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Technical Paper

(Particle) Emissions of Small 2-& 4-Stroke Scooters with (Hydrous) Ethanol Blends

2010-04-12
2010-01-0794
The objectives of the present work are to investigate the regulated and unregulated (particle) emissions of a classical and modern 2-stroke and a typical 4-stroke scooter with different ethanol blend fuels. There is also comparison of two different ethanol fuels: pure ethanol (E) *) and hydrous ethanol (EH) which contains 3.9% water and is denatured with 1.5% gasoline. Special attention is paid in this research to the hydrous ethanol, since the production costs of hydrous ethanol are much less than those for (dry) ethanol. The vehicles are with carburettor and without catalyst, which represents the most frequent technology in Eastern Asia and offers the information of engine-out emissions. Exhaust emissions measurements have been performed with fuels containing ethanol (E), or hydrous ethanol (EH) in the portion of 5, 10, 15 and 20% by volume. During the test systematical analysis of particle mass (PM) and nano-particles counts (NP) were carried out.
Technical Paper

10 KWe Dual-Mode Space Nuclear Power System for Military and Scientific Applications

1992-08-03
929072
A 10 KWe dual-mode space power system concept has been identified which is based on INEL's Small Externally-fueled Heat Pipe Thermionic Reactor (SEHPTR) concept. This power system will enhance user capabilities by providing reliable electric power and by providing two propulsion systems; electric power for an arc-jet electric propulsion system and direct thrust by heating hydrogen propellant inside the reactor. The low thrust electric thrusters allow efficient station keeping and long-term maneuvering. The direct thrust capability can provide tens of pounds of thrust at a specific impulse of around 730 seconds for maneuvers that must be performed more rapidly. The direct thrust allows the nuclear power system to move a payload from Low Earth Orbit (LEO) to Geosynchronous Earth Orbit (GEO) in less than one month using approximately half the propellant of a cryogenic chemical stage.
Technical Paper

100% LPG Long Haul Truck Conversion - Economy and Environmental Benefits

2012-09-24
2012-01-1983
Advanced Vehicle Technologies (AVT), a Ballarat Australia based company, has developed the World's first diesel to 100% LPG conversion for heavy haul trucks. There is no diesel required or utilized on the trucks. The engine is converted with minimal changes into a spark ignition engine with equivalent power and torque of the diesel. The patented technology is now deployed in 2 Mercedes Actros trucks. The power output in engine dynamometer testing exceeds that of the diesel (in excess of 370 kW power and 2700 Nm torque). In on-road application the power curve is matched to the diesel specifications to avoid potential downstream power-train stress. Testing at the Department of Transport Energy & Infrastructure, Regency Park, SA have shown the Euro 3 truck converted to LPG is between Euro 4 and Euro 5 NOx levels, CO2 levels 10% better than diesel on DT80 test and about even with diesel on CUEDC tests.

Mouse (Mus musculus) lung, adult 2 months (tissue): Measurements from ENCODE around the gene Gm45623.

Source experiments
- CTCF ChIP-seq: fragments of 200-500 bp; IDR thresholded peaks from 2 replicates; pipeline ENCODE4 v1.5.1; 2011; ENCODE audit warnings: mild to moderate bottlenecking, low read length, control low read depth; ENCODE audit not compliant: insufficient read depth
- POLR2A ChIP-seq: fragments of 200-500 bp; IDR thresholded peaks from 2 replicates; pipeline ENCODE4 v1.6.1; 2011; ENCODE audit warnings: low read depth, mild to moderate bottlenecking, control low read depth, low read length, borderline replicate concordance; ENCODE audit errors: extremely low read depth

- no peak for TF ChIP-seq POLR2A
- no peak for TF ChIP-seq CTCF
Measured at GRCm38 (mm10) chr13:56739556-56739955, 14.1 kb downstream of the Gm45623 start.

Technical Paper

100,000 Miles of Fueling 5.9L Cummins Engines with 100% Biodiesel

1996-10-01
962233
Two Cummins B5.9L engines were fueled with 100% biodiesel in excess of 48 months by the Agricultural Engineering Department at the University of Missouri-Columbia. The engines used to power Dodge pickups. The engine lubricating oil was sampled at 1000 mile intervals for analysis. Statistical analysis of the engine lubricating oil indicated that the wear metal levels in the lubricating oil were normal. A reduction in power was noted when the engines were tested using a chassis dynamometer. The 1991 pickup has been driven 110,451 km and the 1992 pickup has been driven approximately 177,022 km. The pickups averaged 6.9 km/L. Engine fuel efficiency and material compatibility issues are addressed in the paper.
Technical Paper

100,000-Mile Evaluation of Transit Buses Operated on Biodiesel Blends (B20)

2006-10-16
2006-01-3253
Nine identical 40-ft. transit buses were operated on B20 and diesel for a period of two years - five of the buses operated exclusively on B20 (20% biodiesel blend) and the other four on petroleum diesel. The buses were model year 2000 Orion V equipped with Cummins ISM engines, and all operated on the same bus route. Each bus accumulated about 100,000 miles over the course of the study. B20 buses were compared to the petroleum diesel buses in terms of fuel economy, vehicle maintenance cost, road calls, and emissions. There was no difference between the on-road average fuel economy of the two groups (4.41 mpg) based on the in-use data, however laboratory testing revealed a nearly 2% reduction in fuel economy for the B20 vehicles. Engine and fuel system related maintenance costs were nearly identical for the two groups until the final month of the study.
Journal Article

1000-Hour Durability Evaluation of a Prototype 2007 Diesel Engine with Aftertreatment Using B20 Biodiesel Fuel

2009-11-02
2009-01-2803
A prototype 2007 ISL Cummins diesel engine equipped with a diesel oxidation catalyst (DOC), diesel particle filter (DPF), variable geometry turbocharger (VGT), and cooled exhaust gas recirculation (EGR) was tested at Southwest Research Institute (SwRI) under a high-load accelerated durability cycle for 1000 hours with B20 soy-based biodiesel blends and ultra-low sulfur diesel (ULSD) fuel to determine the impact of B20 on engine durability, performance, emissions, and fuel consumption. At the completion of the 1000-hour test, a thorough engine teardown evaluation of the overhead, power transfer, cylinder, cooling, lube, air handling, gaskets, aftertreatment, and fuel system parts was performed. The engine operated successfully with no biodiesel-related failures. Results indicate that engine performance was essentially the same when tested at 125 and 1000 hours of accumulated durability operation.